Biomass energy is inadvertently making the climate crisis worse.
In the lowland forests of the American southeast, loblolly pines and cypress trees are grabbing carbon dioxide from the air right now. Using power from the sun, they release the oxygen and bind the carbon, building trunks, barks, and leaves.
But much of that carbon won’t stay there. As it turns out, millions of tons of wood from these forests each year are being shipped across the Atlantic, and burned in power plants in countries like the UK and the Netherlands, in the name of slowing climate change.
As they steadily wean themselves off coal, European Union nations are banking on wood energy, or “biomass,” to meet their obligations under the Paris climate agreement.
That’s because in 2009, the EU committed itself to 20 percent renewable energy by 2020, and put biomass on the renewables list. Several countries, like the United Kingdom, subsidized the biomass industry, creating a sudden market for wood not good enough for the timber industry. In the United States, Canada, and Eastern Europe, crooked trees, bark, treetops, and sawdust have been pulped, pressed into pellets, and heat-dried in kilns. By 2014, biomass accounted for 40 percent of the EU’s renewable energy, by far the largest source. By 2020, it’s projected to make up 60 percent, and the US plans to follow suit.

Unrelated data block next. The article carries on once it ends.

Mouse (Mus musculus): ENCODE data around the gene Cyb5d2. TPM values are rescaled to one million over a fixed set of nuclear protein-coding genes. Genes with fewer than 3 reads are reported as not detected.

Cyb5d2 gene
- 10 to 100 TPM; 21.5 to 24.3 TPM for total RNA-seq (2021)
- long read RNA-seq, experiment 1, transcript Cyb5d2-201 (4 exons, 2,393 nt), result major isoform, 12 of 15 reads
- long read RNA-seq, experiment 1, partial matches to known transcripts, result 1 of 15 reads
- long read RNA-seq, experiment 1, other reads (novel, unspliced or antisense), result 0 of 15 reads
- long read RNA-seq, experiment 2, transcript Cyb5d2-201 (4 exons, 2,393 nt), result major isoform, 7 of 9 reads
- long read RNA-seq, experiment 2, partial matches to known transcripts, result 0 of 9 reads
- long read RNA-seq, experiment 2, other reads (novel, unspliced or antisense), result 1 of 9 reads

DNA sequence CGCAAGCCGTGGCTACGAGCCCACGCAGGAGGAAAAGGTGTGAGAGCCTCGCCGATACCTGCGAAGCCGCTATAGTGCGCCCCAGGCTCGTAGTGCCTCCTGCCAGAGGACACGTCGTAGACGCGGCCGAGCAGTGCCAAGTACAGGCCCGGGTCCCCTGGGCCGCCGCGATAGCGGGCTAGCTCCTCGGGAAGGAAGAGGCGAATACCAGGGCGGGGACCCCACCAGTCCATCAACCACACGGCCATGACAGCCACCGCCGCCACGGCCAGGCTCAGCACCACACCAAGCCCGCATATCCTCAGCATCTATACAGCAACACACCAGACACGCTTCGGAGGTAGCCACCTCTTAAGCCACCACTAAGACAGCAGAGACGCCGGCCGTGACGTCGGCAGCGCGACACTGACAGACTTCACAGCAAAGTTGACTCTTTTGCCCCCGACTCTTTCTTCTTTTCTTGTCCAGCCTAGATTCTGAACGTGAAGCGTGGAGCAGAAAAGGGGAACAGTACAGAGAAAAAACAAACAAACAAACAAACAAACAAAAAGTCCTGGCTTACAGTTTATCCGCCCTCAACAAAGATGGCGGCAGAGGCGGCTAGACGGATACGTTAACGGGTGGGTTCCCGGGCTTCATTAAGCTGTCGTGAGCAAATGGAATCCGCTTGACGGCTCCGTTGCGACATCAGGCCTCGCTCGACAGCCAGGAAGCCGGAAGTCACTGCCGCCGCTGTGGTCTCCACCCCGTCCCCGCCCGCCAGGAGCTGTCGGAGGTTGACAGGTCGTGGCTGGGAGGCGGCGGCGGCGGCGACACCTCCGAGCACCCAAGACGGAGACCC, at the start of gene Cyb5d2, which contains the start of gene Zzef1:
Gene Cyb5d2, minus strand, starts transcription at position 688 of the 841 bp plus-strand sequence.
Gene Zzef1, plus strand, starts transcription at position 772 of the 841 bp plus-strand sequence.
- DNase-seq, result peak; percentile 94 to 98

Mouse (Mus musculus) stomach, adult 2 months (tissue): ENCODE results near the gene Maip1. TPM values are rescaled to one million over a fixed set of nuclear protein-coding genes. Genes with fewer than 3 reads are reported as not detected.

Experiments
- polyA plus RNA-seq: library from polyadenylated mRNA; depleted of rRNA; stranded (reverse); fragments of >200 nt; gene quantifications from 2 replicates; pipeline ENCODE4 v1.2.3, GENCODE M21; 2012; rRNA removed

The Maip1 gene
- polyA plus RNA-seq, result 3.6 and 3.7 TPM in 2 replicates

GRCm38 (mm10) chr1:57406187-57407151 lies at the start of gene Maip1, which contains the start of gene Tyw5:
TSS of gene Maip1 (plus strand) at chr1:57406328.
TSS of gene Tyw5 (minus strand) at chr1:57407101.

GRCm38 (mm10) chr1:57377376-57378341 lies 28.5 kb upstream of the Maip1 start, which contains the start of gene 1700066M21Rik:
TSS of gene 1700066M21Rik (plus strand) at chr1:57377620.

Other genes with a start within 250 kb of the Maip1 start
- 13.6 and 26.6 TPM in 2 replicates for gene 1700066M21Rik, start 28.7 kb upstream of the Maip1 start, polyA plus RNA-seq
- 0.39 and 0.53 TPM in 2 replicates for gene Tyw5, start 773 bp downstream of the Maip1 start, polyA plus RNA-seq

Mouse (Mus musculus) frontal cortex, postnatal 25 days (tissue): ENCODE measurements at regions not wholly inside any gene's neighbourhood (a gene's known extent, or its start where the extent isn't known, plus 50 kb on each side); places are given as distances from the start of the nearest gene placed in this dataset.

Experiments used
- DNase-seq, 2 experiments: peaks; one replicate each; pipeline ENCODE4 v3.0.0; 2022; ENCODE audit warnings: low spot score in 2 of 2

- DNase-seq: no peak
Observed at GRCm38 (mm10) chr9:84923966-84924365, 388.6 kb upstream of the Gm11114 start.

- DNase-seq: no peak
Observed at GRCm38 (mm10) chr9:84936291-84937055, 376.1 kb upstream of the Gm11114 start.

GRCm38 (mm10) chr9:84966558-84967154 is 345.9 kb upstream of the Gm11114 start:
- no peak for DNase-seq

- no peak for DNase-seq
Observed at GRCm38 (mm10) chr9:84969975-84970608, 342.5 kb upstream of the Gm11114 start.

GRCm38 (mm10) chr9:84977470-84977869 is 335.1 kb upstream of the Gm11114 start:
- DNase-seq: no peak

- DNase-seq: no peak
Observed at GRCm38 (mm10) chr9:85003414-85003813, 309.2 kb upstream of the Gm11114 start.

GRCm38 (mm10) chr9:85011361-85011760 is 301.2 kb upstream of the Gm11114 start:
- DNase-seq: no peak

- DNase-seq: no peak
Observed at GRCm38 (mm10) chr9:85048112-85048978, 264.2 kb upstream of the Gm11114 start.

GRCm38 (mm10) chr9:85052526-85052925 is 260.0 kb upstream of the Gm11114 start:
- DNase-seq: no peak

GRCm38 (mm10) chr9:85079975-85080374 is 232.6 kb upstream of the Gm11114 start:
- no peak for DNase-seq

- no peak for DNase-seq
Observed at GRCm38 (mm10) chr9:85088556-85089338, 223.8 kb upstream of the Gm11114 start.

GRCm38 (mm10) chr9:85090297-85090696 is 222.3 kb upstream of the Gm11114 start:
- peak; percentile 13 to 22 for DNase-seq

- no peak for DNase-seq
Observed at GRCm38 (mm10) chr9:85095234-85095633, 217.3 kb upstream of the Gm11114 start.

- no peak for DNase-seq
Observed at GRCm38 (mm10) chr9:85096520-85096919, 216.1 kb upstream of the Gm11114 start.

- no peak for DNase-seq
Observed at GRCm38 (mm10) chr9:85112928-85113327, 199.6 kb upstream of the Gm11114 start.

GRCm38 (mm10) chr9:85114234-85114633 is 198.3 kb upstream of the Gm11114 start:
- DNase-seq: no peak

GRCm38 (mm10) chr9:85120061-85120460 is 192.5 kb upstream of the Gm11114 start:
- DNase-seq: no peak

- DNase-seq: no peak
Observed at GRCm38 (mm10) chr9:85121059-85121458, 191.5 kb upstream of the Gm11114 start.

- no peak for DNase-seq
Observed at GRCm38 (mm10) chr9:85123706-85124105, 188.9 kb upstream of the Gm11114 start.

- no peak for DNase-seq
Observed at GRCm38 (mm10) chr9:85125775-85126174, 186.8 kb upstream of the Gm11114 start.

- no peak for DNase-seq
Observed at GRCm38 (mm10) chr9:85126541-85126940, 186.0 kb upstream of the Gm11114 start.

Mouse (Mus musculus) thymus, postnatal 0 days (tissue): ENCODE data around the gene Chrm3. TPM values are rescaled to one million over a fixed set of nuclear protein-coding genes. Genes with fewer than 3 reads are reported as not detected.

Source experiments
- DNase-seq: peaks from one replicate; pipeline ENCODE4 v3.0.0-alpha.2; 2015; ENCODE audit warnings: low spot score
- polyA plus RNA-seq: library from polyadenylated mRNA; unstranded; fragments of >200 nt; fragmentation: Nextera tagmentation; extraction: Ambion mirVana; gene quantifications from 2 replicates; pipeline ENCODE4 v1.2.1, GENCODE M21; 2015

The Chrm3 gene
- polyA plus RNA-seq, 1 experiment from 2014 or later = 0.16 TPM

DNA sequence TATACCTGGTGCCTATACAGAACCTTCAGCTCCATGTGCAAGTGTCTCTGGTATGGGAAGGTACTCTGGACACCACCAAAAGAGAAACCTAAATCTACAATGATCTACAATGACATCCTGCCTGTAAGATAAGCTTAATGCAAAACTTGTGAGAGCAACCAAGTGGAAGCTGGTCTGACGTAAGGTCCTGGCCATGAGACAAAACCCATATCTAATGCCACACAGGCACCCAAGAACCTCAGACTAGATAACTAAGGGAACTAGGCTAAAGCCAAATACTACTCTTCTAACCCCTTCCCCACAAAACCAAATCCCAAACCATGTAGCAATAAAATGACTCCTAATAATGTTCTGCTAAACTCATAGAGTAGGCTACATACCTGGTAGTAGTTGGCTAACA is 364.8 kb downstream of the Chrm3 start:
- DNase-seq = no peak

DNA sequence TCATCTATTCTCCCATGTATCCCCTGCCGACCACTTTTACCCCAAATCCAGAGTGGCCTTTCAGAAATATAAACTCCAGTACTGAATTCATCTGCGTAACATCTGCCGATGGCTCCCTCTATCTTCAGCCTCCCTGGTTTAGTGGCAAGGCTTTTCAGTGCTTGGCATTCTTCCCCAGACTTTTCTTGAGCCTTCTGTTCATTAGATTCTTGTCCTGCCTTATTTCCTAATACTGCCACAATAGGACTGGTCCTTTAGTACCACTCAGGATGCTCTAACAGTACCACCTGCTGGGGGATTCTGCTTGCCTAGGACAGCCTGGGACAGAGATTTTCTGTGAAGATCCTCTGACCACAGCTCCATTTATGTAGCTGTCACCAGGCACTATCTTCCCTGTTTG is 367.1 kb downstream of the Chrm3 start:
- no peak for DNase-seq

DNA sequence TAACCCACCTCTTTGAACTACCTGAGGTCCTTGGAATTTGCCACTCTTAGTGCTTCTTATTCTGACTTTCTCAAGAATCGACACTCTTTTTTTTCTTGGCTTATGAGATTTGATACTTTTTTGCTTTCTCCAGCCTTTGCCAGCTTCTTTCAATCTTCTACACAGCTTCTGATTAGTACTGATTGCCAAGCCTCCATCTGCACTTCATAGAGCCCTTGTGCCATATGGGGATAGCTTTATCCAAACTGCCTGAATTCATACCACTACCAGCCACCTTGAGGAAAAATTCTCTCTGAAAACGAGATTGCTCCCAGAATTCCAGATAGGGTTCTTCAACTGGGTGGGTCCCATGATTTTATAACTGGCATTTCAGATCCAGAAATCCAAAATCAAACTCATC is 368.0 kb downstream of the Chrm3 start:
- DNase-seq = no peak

Fueling this boom is a simple, intuitive idea: that biomass is both renewable and “carbon neutral,” and a way to keep an economy built on burning fossil fuels humming along.
But a cadre of scientists and policy activists are now pushing back, saying that biomass energy rests on deceptive accounting. Rather than being carbon neutral, biomass is liquidating millions of tons of irreplaceable carbon stocks in the midst of a climate crisis already out of control.
Burning carbon to store carbon?
There are few bigger players in the biomass industry than Drax Group, whose flagship power plant in the north of England sucks up nearly a quarter of global wood pellet production, about two-thirds of it from the US. The UK has bought big into biomass, and Drax powers 10 percent of the British electric grid, in large part thanks to massive government subsidies: about $1.2 billion a year.